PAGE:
Although Johnson was a relative newcomer to the party, his trade union experience won him a position on the trade and industry committee. He rose quickly through the ranks, emerging from the backbench to work as an aide for the financial secretary to the treasury and, later, as an aide to the paymaster general. In 1999 he received his first ministerial post, overseeing competitiveness for the department of trade and industry.
After the 2001 election, Prime Minister Tony Blair reshuffled his cabinet, and Johnson was given the portfolio of employment relations. Two years later he moved to the education ministry, where he oversaw higher education and lifelong learning. In 2004 Johnson was promoted to secretary of state for work and pensions, becoming the first onetime trade union leader in a generation to sit in the cabinet.
It is at this point that I asked him about his government’s most controversial issue: the Iraq War. He answered the question as directly as any other.
“I supported it. This was the first time Britain had gone to war, not by Royal Proclamation but by a decision in the Parliament. I was a good friend of Robin Cook and was discussing this with him and I was massively in favour.
“The argument wasn’t about whether or not he had weapons of mass destruction, because everyone thought he had because he used them against his own people twice. The question was would we let him and his sons carry on?
“People weren’t mislead or beguiled. Cook’s speech was dramatic. It was a masterly speech but then he went outside and told people they must carry on voting Labour.”
After holding numerous positions in government, and even Shadow Chancellor while in opposition, he is widely considered to have been the one that got away. The man who could have easily led the Labour Party and the country.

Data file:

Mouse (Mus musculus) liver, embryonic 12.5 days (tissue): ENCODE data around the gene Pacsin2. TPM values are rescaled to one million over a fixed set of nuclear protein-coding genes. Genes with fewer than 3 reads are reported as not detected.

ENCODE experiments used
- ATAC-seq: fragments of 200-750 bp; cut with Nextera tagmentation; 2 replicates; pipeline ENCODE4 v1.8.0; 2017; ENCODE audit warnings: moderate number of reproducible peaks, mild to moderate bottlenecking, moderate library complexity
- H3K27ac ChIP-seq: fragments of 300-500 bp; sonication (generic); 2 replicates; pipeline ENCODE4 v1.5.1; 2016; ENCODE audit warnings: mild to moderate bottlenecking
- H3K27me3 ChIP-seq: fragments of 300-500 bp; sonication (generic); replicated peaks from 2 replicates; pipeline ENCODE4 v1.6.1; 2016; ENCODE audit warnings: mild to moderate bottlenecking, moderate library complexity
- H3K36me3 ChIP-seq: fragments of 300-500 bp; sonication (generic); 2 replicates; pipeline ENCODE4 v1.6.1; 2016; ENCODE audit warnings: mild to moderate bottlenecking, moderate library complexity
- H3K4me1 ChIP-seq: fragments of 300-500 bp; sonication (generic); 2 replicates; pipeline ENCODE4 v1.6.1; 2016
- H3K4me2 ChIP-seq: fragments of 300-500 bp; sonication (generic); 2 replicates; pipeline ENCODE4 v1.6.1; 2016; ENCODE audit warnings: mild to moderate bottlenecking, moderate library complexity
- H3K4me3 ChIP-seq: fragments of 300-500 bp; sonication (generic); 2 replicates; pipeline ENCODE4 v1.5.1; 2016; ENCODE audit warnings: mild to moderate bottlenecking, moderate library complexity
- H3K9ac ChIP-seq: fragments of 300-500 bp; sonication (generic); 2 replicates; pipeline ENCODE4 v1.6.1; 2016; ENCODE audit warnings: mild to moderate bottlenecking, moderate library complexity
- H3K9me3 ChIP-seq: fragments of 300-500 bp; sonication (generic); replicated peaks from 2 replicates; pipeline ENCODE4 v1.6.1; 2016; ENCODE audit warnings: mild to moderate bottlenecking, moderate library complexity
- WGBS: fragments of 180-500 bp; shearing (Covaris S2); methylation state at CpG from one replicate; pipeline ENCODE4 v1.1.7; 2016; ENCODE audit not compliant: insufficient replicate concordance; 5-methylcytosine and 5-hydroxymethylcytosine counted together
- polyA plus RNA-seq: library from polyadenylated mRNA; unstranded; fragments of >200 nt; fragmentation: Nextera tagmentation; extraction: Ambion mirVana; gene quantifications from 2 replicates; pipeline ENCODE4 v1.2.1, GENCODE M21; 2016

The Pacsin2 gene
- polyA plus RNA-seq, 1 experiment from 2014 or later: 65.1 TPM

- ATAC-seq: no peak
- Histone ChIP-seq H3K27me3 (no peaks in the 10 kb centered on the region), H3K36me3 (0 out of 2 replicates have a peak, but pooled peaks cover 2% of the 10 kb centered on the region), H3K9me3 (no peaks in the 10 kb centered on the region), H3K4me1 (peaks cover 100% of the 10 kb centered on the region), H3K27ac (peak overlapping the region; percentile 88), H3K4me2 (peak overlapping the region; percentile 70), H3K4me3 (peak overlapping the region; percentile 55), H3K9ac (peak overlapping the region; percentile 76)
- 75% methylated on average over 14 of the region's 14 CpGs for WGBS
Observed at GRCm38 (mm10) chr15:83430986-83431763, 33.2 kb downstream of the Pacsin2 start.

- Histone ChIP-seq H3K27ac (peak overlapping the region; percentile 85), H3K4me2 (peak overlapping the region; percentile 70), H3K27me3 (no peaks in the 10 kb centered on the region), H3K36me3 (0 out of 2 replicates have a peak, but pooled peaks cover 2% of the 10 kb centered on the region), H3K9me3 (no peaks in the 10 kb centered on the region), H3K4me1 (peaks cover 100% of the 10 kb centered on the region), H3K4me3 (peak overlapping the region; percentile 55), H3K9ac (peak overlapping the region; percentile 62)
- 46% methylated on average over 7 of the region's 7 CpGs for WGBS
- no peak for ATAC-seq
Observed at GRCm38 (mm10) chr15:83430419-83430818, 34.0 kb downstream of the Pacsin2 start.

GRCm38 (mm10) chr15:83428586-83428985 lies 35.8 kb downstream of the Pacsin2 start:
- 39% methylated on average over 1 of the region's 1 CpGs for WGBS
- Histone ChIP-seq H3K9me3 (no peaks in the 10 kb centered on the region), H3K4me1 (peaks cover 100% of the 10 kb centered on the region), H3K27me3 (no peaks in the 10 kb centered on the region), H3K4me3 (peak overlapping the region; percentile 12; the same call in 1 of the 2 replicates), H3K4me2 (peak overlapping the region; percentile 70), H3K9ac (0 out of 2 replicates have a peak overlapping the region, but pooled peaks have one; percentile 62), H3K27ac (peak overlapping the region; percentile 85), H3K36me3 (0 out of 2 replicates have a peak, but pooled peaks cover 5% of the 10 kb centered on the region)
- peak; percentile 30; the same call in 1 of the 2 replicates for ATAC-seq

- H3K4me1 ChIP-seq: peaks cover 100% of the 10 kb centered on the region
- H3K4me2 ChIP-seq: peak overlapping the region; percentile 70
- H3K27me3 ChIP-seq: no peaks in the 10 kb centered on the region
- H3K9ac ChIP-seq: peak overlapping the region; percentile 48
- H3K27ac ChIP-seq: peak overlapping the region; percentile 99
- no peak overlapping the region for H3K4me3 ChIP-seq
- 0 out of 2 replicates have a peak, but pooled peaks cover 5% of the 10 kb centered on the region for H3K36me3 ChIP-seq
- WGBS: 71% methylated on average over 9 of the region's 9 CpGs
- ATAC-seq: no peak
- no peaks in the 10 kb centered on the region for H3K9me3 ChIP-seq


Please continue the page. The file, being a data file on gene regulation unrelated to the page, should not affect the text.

“Being general secretary of my union was an ambition. I then wanted to become a really good backbench MP and was delighted to have a ministerial career that I wasn’t expecting, but I never wanted to lead the party,” he says.
The modesty in which he presents himself is echoed in the answer he gave when asked about his most treasured item:
“A watch given to me by the Hull branch of the British Fishermen’s Association. It’s inscribed: “Alan, in appreciation.” It was presented to me in 2000, when we succeeded in getting compensation for the trawlermen who had been chucked out of work after the cod wars. They were offered no compensation, even though the British government had agreed the new 200-mile limit around Iceland, and promised these men money and training.”
With all the work that he had done on the national stage over the years, the fact that he chose an achievement so close to home emphasised that he really is one of the nice guys in politics.
Having stepped down from frontline politics in 2017, Alan now dedicates himself to writing, which has included numerous memoirs.
However, as someone who had been in numerous bands, treasures music and once sent a cassette of his own songs which he’d recorded to Elvis Costello, does he ever look back and wonder what might have been?
“In a way I live my life vicariously through my son, Jamie, who has worked with all kinds of artists. I had that one hour in the Regent Sound studio and I’ve remembered it ever since. Those two or three years of playing on stage with other musicians in front of crowds, the biggest was probably about a thousand at Aylesbury College with the Area, thrilled me so much,” he says.
And what about that letter and cassette he sent to Elvis Costello all those years ago? “I’m still waiting for a reply,” he says, with a smile.
Music’s loss was evidently politics gain.